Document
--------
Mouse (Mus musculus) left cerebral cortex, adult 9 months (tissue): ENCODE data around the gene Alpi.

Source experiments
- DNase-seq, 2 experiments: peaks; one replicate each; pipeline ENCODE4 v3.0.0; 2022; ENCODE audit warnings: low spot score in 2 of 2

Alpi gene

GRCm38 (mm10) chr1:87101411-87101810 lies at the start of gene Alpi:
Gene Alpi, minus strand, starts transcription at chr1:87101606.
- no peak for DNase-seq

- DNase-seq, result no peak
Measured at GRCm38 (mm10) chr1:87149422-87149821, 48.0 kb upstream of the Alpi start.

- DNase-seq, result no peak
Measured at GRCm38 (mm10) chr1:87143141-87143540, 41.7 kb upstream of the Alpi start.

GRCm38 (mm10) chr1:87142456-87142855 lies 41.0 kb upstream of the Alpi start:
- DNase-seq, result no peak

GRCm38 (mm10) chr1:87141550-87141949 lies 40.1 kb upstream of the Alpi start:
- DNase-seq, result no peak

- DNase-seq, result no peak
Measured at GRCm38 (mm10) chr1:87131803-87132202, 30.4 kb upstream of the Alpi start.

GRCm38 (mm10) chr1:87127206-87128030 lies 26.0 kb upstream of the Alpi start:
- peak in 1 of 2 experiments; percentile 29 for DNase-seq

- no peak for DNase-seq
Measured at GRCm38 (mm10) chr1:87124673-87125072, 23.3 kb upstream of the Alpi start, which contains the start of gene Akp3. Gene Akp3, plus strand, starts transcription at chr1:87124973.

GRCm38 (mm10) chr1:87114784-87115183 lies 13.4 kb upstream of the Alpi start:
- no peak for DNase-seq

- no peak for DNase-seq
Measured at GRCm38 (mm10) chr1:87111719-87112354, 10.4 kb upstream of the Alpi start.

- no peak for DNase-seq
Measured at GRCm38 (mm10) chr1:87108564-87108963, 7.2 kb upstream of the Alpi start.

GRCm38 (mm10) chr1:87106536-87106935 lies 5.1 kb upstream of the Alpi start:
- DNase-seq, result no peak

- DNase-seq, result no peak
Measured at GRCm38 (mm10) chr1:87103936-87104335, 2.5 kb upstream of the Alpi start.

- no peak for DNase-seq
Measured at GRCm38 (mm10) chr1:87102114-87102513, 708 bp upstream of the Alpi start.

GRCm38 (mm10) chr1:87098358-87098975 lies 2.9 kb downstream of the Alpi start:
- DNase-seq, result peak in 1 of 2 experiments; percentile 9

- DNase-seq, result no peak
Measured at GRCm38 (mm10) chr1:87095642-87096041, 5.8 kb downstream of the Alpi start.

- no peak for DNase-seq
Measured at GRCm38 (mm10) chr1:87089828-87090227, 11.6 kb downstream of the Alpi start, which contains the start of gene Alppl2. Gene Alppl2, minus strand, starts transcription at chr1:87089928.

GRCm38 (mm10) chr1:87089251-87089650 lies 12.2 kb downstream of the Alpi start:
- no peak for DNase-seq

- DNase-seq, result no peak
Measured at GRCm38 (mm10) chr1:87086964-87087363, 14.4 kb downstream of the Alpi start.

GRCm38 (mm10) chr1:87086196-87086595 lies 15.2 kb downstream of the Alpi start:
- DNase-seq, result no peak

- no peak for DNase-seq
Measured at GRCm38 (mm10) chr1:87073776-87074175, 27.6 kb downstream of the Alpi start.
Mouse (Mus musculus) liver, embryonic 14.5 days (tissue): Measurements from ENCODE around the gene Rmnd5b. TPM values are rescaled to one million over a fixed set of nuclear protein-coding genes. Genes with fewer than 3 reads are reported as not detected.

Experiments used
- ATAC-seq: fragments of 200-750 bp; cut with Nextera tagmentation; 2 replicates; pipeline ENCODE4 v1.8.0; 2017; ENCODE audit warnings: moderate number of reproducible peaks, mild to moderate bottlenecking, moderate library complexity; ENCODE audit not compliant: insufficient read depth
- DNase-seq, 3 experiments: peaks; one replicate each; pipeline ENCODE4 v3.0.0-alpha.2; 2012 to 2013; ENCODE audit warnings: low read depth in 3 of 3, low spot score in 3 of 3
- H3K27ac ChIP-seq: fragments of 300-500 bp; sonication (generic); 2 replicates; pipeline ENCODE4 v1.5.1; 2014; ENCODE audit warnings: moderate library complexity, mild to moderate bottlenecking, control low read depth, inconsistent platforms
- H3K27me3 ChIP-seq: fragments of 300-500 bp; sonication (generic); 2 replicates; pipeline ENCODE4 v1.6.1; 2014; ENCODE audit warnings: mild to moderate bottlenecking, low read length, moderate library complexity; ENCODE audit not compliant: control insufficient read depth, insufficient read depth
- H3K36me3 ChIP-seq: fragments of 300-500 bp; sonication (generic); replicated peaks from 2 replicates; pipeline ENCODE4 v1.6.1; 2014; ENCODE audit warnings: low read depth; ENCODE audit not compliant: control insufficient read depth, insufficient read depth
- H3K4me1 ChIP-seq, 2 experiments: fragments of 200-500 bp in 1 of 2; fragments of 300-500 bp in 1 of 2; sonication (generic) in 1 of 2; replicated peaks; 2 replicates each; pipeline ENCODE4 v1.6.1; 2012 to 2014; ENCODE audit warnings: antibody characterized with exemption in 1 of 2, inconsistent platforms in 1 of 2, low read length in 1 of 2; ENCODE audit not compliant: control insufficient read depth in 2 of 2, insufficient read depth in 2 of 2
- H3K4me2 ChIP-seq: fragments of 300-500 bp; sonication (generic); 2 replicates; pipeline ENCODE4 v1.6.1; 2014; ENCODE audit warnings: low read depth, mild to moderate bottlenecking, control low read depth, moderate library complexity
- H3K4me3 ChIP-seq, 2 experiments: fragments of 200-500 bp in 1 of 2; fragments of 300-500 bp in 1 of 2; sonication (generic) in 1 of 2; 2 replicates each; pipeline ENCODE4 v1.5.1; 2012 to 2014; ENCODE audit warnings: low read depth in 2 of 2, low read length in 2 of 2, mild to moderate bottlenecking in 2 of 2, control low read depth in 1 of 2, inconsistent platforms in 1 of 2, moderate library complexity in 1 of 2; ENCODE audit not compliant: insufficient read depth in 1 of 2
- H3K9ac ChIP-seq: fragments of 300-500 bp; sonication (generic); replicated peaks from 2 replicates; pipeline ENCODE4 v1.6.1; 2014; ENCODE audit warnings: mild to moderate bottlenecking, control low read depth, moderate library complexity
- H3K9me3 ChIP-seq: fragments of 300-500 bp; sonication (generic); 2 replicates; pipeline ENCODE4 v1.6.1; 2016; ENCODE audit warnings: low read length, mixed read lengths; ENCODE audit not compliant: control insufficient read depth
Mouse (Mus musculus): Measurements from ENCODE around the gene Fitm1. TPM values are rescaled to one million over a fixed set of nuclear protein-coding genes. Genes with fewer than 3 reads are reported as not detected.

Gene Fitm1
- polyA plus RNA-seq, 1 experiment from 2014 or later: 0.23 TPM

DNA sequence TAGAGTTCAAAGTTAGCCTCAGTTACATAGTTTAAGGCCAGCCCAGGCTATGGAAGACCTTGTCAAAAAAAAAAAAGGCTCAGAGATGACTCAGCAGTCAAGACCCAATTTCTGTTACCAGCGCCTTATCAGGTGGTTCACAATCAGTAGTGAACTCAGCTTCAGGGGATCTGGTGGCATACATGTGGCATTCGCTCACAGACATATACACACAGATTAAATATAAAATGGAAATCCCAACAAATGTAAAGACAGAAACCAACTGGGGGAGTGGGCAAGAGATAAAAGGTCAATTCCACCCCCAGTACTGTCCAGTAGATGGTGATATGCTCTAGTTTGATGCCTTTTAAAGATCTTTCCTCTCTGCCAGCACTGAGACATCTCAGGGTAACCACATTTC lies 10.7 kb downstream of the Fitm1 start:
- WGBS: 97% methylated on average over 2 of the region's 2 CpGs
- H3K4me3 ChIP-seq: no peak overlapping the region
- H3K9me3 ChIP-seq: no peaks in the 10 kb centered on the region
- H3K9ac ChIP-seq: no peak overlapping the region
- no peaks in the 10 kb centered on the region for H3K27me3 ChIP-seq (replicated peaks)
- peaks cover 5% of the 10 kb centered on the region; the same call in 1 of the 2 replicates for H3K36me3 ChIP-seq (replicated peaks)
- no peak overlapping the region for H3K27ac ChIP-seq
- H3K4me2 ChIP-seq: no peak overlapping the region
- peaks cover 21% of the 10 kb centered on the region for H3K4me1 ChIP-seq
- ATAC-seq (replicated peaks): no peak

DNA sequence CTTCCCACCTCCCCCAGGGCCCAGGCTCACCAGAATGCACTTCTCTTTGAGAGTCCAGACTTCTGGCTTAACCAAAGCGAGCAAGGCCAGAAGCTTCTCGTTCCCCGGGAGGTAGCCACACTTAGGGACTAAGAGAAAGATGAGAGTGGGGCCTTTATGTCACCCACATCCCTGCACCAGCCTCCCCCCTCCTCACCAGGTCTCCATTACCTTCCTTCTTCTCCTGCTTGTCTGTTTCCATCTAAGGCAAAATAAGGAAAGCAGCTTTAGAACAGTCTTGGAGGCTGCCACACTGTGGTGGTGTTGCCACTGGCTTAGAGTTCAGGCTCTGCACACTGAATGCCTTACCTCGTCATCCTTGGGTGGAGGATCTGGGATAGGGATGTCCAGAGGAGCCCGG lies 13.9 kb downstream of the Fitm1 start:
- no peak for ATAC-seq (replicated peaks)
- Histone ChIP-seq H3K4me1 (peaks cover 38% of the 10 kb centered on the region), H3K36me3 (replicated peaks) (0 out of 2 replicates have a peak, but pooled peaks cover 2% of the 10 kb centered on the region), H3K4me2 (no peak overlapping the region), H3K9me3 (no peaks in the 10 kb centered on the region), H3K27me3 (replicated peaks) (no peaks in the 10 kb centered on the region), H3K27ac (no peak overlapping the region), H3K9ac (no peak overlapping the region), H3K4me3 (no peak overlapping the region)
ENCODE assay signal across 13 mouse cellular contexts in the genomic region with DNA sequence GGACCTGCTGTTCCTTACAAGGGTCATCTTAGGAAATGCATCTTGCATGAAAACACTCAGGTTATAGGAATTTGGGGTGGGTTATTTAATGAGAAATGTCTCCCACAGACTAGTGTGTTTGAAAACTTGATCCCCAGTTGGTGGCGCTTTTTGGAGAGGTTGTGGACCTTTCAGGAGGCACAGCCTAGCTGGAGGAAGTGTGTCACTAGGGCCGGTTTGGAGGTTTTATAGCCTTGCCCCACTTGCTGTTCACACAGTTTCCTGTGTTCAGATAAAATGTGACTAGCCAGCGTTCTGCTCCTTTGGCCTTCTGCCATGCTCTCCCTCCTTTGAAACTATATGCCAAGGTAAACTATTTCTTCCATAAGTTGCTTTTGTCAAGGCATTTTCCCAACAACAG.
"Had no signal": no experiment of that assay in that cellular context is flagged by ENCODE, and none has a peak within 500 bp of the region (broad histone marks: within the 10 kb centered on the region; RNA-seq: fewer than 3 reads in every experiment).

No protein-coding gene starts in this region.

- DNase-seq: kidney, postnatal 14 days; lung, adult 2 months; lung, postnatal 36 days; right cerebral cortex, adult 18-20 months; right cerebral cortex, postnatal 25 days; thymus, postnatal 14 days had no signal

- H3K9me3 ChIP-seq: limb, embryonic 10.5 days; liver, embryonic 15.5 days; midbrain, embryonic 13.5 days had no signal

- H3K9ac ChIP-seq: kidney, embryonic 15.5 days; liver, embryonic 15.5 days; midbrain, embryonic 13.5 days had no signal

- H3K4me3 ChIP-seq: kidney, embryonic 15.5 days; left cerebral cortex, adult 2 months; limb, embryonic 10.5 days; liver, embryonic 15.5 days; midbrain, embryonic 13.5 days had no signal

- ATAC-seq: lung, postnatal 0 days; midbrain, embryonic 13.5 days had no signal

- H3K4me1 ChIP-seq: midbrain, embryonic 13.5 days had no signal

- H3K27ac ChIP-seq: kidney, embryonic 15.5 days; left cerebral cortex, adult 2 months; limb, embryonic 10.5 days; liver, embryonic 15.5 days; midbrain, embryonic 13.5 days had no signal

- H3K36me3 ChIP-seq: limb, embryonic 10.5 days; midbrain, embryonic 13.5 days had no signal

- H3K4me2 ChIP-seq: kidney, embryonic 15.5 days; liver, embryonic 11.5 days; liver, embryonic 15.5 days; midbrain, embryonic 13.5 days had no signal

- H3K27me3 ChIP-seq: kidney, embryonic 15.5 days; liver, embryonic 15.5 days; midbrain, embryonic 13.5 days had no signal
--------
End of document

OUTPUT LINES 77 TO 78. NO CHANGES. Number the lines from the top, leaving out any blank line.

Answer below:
ENCODE assay signal across 13 mouse cellular contexts in the genomic region with DNA sequence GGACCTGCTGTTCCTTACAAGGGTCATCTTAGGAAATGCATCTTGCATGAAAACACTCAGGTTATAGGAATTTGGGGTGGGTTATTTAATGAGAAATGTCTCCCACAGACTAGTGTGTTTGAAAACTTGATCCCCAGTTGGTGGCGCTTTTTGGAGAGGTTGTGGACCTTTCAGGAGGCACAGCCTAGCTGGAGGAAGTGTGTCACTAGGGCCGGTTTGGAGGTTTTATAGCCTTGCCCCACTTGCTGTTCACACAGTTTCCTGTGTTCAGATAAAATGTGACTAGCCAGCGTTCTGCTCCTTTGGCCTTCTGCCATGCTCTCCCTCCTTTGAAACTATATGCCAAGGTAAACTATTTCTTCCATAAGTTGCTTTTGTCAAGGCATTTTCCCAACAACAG.
"Had no signal": no experiment of that assay in that cellular context is flagged by ENCODE, and none has a peak within 500 bp of the region (broad histone marks: within the 10 kb centered on the region; RNA-seq: fewer than 3 reads in every experiment).